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. Last Updated: 07/27/2016

Don't Kill Off Imports With Taxes

Through its ill-considered decision to hike taxes on imports yet again, the Russian government risks creating a new source of popular resentment: the disappearance of one of the few visible benefits of its market-oriented reforms.


As of Monday, a 20-percent value-added tax applies to most imported goods and new excise tariffs -- ranging from 10 to 90 percent -- are being imposed on imported cars, alcohol, cigarettes and jewelry. These new taxes come on top of previous import tariffs and are expected to increase some prices by as much as 110 percent.


There are good reasons for Russian authorities to levy import taxes, among them protection of local producers and enhanced revenue for the government. But the confusing and wanton way these taxes appear to have been implemented, as well as the negative impact they will have on imports, suggests that the government urgently needs to rethink its policies.


Excise tariffs on luxury goods like cigarettes, imported cars and alcohol make sense. There is no reason why a packet of Marlboro should be cheaper on the streets of Moscow than, say, in Paris or Amsterdam, as is the case now.


But as is often the case in Russia, the new regulations were introduced without proper preparation and information. Store owners do not understand which taxes and tariffs apply and when they took effect.


We must assume, as indeed the government must, that these store owners and other hard-currency enterprises want to operate legally within the system. But they will do so only when the system is seen as fair, when store owners see their competitors paying the taxes and when they can understand what they should pay.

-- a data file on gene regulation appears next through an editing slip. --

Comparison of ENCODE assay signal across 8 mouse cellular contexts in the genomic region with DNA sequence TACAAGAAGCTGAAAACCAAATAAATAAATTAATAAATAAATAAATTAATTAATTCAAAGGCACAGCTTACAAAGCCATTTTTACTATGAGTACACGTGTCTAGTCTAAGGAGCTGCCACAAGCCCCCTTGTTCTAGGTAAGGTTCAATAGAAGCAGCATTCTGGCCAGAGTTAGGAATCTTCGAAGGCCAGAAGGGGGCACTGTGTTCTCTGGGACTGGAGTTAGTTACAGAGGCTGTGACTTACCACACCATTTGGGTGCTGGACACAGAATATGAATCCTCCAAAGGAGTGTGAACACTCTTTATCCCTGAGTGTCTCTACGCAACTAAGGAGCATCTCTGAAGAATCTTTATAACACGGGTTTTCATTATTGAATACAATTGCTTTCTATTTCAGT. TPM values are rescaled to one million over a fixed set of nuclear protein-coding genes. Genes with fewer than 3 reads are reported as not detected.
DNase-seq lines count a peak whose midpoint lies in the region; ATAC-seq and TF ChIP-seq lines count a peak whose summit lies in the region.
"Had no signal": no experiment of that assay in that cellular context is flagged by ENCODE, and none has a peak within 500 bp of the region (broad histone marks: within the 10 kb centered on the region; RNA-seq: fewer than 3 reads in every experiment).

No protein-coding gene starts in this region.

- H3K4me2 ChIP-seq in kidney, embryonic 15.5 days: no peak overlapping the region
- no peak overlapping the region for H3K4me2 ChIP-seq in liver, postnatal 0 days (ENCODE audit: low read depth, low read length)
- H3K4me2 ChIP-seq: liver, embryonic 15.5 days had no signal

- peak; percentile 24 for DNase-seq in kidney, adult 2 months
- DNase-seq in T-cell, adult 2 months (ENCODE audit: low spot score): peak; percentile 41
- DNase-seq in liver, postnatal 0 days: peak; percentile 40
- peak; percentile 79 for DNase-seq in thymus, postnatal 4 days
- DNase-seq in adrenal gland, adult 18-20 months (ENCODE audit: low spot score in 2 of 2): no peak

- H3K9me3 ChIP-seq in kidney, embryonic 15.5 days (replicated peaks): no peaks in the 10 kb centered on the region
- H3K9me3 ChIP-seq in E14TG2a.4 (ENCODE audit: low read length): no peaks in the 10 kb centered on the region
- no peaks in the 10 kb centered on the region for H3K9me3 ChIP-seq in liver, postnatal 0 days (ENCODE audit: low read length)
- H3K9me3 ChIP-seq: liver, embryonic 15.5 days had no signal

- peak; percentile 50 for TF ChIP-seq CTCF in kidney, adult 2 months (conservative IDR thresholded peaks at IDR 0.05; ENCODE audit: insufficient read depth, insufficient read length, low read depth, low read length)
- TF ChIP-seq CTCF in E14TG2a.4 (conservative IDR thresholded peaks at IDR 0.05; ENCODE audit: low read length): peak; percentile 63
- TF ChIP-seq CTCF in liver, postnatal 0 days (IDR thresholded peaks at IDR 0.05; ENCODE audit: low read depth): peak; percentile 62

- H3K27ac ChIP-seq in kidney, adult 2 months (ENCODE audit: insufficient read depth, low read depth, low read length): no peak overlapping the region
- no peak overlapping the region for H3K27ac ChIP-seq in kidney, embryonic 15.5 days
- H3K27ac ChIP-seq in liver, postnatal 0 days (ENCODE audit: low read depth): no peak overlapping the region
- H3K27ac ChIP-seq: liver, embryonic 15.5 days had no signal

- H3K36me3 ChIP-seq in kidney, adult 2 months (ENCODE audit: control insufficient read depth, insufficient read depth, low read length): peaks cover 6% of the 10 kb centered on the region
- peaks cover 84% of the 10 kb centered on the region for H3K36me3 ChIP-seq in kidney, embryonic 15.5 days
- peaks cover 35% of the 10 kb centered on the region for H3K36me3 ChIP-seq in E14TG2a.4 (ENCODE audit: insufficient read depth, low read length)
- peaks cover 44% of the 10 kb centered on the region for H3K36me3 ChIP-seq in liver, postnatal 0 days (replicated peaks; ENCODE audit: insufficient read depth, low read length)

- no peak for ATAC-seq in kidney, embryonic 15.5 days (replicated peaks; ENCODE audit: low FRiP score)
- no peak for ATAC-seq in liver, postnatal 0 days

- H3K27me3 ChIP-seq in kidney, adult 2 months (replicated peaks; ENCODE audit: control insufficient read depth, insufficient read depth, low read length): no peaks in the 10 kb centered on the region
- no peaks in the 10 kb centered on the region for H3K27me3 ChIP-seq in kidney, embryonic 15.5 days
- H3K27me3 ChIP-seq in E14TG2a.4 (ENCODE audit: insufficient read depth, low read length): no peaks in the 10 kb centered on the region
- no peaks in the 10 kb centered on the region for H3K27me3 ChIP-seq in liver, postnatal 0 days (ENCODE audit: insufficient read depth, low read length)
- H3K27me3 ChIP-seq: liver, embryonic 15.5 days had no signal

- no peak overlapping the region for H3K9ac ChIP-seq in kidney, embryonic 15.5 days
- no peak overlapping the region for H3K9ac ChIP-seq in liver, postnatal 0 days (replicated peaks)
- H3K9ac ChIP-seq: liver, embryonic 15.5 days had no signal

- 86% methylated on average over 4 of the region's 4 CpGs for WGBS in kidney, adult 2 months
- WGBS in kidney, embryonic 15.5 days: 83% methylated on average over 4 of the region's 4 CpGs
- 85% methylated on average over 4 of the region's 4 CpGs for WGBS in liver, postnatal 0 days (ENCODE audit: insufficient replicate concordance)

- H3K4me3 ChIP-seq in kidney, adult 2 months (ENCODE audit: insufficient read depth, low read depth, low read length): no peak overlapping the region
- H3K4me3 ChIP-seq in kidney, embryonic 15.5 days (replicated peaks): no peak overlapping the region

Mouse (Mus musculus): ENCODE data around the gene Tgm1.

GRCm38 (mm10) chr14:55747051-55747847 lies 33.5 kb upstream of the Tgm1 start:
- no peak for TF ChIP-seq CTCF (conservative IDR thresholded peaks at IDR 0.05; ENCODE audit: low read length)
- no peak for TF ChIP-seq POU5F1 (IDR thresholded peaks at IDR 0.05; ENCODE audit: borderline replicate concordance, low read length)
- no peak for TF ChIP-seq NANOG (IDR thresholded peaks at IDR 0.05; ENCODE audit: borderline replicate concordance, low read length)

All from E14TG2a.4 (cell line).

Any other situation would cause businesses to ignore the laws, undermining the government's taxing authority.


A more fundamental question is the effect these taxes have on the economy.


The general assumption is that import tariffs protect and stimulate the local industry. In Russia's case this is debatable. With private enterprise still in its infancy, it is by no means sure that local producers will jump in to fill the gap if sought-after foreign goods are priced out of the market.


The net result could be that imports will become largely inaccessible. Those who have worked hard in order to be able to buy something special will not be able to afford it. In a worst case scenario, importers might decide the taxes are so punitive that it is not worth importing anymore. If this happens and foreign goods just dry up, it will remove a source of pleasure for Russians and reduce the attractiveness of Moscow as a city for foreigners.